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Crime recording standards and Prosecuting offenders - stories from across the pond


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  • Crime recording standards and Prosecuting offenders - stories from across the pond

    Greetings from England.

    Been a cop for 6 years now, having policed Scotland for 4 and currently been in England for 2. Despite both these countries being part of the UK, they have very different legal systems and totally different policing powers and procedures.

    With the US being such a massive country with so many different law enforcement agencies, I was curious to hear from you about two main topics; crime recording, and, how you go about reporting offenders to your respective prosecuting bodies.

    This if how things are over here;

    Crime recording:
    In Scotland, officers decide whether there is enough evidence to record a crime, based on the legal definition and elements of an offence. Example; in order to establish a vandalism, you need to destroy/damage someone else's property either intentionally or recklessly, so if you say your neighbour broke a pot plant in your garden by kicking a football around in his back garden and it accidentally ended up over the fence, then we wouldn't class this as reckless as it wasn't aimed at your property and unless there is a witness stating the neighbour took a direct shot aiming towards the pot plant, there is insufficient evidence that the elements of the crime are met.

    In England however, while this used to the case until a few years ago, the only requirement now is that someone believes a crime has happened. Example; you walk down the street and hear someone shouting an obscenity, but can't see who and where it's from, if you think it was directed at you, it's crimed. As you can understand, this means England records a crime pretty much every time someone calls the Police and as such, crime recording standards mean absolutely nothing. I have recorded harassment crimes because someone believes their neighbour's dog barking is directly aimed at causing them anxiety and depression...

    Prosecuting offenders:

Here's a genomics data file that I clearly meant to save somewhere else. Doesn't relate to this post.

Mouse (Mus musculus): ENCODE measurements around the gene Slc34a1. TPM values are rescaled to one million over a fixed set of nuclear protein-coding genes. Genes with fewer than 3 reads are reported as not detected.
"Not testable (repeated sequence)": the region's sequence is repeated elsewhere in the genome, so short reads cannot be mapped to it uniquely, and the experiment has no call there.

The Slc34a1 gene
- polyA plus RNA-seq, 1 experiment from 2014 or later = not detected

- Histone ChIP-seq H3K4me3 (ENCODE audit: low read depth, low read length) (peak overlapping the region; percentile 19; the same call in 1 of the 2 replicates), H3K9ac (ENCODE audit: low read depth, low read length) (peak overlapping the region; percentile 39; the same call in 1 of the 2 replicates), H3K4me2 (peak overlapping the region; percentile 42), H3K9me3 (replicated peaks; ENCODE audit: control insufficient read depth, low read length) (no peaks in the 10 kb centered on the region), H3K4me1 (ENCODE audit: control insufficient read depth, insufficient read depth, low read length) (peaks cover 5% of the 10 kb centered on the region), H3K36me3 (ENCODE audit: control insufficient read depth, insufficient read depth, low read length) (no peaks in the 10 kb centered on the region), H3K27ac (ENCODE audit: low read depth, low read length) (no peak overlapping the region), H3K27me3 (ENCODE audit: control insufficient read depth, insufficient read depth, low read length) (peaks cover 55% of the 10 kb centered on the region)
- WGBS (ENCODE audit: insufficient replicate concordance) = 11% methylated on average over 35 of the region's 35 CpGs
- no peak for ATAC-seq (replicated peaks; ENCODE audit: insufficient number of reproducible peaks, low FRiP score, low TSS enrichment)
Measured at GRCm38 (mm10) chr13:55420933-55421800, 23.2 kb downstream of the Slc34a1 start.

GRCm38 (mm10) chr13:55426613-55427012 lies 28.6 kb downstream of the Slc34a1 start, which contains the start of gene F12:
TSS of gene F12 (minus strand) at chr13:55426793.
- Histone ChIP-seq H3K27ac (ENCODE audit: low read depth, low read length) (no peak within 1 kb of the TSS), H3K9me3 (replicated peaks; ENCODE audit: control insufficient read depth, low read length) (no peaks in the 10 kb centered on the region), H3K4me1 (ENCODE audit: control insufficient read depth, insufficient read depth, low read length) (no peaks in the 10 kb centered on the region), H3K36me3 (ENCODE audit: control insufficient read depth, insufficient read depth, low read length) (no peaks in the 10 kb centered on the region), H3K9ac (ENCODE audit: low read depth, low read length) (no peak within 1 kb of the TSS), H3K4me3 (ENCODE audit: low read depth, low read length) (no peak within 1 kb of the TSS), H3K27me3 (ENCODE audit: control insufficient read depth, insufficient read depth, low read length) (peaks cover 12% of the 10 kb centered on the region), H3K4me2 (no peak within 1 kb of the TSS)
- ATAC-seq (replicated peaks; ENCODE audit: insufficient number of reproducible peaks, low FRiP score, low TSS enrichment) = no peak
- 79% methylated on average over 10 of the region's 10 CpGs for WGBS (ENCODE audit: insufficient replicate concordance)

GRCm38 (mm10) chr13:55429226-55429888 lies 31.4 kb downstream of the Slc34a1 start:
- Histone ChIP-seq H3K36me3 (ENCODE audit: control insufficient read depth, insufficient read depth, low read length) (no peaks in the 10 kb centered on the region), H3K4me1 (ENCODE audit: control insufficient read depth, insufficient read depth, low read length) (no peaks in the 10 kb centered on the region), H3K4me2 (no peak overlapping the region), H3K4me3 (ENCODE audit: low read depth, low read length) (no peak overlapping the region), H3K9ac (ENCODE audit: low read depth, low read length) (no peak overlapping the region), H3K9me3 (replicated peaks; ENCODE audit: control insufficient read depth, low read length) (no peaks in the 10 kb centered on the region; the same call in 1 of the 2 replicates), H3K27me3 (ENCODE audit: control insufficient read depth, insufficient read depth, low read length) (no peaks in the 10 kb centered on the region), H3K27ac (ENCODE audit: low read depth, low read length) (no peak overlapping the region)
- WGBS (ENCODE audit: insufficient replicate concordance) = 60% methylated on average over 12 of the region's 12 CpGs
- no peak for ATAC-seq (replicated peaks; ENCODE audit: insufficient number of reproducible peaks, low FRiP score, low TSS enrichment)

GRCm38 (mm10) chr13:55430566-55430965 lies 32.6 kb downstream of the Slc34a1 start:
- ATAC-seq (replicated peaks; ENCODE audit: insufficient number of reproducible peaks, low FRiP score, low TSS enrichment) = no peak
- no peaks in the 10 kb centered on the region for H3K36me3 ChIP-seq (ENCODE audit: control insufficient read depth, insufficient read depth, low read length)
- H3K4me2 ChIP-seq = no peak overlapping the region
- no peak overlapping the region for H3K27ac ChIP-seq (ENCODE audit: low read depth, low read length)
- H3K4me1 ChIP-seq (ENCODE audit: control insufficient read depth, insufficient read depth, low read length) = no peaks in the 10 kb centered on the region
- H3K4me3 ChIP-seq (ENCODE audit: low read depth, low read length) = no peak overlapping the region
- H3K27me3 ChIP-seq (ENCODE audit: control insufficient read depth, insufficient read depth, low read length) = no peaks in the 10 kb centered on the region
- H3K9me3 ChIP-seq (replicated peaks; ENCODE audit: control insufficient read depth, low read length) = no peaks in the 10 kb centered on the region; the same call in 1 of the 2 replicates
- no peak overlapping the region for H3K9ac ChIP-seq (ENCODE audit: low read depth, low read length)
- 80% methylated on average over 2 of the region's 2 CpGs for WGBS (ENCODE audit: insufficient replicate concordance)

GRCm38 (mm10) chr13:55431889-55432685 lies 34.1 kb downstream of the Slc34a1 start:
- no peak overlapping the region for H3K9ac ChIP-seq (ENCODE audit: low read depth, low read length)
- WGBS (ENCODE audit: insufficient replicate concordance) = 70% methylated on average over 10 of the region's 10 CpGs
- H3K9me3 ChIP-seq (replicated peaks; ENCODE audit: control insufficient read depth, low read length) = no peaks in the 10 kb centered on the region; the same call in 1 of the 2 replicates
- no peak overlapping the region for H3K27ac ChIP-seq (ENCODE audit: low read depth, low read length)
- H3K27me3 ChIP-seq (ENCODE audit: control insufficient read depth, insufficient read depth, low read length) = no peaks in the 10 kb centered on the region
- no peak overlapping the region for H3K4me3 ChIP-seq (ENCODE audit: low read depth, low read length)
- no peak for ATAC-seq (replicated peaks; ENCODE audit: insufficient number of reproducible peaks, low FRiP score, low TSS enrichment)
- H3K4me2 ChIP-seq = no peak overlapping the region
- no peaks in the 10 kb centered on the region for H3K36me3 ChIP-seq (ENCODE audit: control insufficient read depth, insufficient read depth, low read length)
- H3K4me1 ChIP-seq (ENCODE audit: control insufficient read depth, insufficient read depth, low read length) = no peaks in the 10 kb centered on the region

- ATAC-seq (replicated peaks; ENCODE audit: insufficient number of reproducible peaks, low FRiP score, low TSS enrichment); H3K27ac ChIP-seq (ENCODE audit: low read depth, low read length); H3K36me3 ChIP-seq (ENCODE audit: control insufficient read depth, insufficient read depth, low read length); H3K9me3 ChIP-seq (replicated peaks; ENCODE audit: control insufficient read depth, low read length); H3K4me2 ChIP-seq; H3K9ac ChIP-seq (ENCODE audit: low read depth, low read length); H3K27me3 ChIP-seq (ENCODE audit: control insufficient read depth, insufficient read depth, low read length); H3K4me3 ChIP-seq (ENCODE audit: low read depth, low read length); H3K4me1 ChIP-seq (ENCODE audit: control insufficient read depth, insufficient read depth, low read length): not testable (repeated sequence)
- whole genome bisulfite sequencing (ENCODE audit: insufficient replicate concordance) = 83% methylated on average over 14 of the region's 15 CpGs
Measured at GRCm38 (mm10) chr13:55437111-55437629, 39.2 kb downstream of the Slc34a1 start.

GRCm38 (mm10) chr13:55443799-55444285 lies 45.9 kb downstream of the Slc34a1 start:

In Scotland, if you have 2 bits of evidence, like two witness statements that both identify a crime and an offender, Police charge the named suspect with the relevant offence and report him to the Procurator Fiscal (the prosecuting body for criminal offences). You don't need to interview a suspect unless you only have one witness statement and no other corroboration. The purpose is to see if the suspect admits the offence (they very seldom do). If the Procurator Fiscal decides the matter is not suitable, it's up to them to decline prosecution. The case files for submission for 99% of volume crime can be completed in 2 hours with ease.

    In England, Police have discretion as to whether to report someone to the Crown Prosecution Service (CPS) for very low level offences (shoplifting and non-injury assaults), citing the public interest test, but regardless of the abundance of evidence, all suspects need to be interviewed, all the evidence put to them and afford them the opportunity to provide a defence, or lack thereof. Police can only charge for the most minor of offences (mentioned previously), but for everything else, we are required to refer to the CPS by preparing a case-file that by most standards requires 6 to 8 hours as there are tons of forms and a great deal of needless repetition and duplication. Unless it's an exceptionally serious offence hat involves serious prison time, even in cases of overwhelming evidence, the CPS will normally decline to prosecute due to court costs, especially if the suspect doesn't fully admit to the crime. Basically, England is a criminal's paradise.

    What are things like in your local/state jurisdictions?

    Cheers for any replies guys and stay safe out there.

  • #2
    The only rule worth noting in US criminal justice procedures is that there are no rules to speak of.

    Reasonable suspicion, knowledge of facts or circumstances that would cause a reasonable person to believe that a crime may be taking place or about to take place, allows police to briefly detain individuals, require them to identify themselves, and seek explanation for whatever is occurring. Without reasonable suspicion there is no valid reason for an officer to intervene in a citizen's affairs or conduct.